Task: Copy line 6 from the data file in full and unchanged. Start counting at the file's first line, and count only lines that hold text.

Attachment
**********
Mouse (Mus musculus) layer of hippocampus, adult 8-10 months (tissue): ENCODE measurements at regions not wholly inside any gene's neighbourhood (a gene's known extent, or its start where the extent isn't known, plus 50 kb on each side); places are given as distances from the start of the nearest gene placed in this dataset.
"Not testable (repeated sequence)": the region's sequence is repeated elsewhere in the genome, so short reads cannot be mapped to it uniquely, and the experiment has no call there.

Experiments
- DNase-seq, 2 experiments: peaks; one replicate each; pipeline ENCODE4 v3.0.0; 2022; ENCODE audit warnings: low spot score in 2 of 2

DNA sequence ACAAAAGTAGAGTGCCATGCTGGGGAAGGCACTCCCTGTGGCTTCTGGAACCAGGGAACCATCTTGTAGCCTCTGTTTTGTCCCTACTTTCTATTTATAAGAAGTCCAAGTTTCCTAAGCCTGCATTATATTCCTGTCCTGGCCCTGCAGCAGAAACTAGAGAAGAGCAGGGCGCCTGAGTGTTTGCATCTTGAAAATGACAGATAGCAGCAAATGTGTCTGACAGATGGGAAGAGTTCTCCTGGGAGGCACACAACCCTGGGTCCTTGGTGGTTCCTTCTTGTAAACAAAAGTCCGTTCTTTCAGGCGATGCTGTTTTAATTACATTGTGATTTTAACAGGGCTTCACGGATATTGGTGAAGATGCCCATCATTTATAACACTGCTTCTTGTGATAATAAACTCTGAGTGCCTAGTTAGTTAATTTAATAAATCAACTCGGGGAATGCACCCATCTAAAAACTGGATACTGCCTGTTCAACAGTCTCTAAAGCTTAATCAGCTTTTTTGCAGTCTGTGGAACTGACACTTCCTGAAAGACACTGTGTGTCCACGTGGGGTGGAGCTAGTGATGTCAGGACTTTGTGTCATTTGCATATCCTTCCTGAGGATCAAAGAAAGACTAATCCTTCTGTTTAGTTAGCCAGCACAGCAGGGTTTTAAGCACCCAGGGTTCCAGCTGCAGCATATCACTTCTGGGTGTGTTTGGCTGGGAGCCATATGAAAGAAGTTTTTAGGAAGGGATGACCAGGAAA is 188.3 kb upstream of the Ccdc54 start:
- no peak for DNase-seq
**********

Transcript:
- no peak for DNase-seq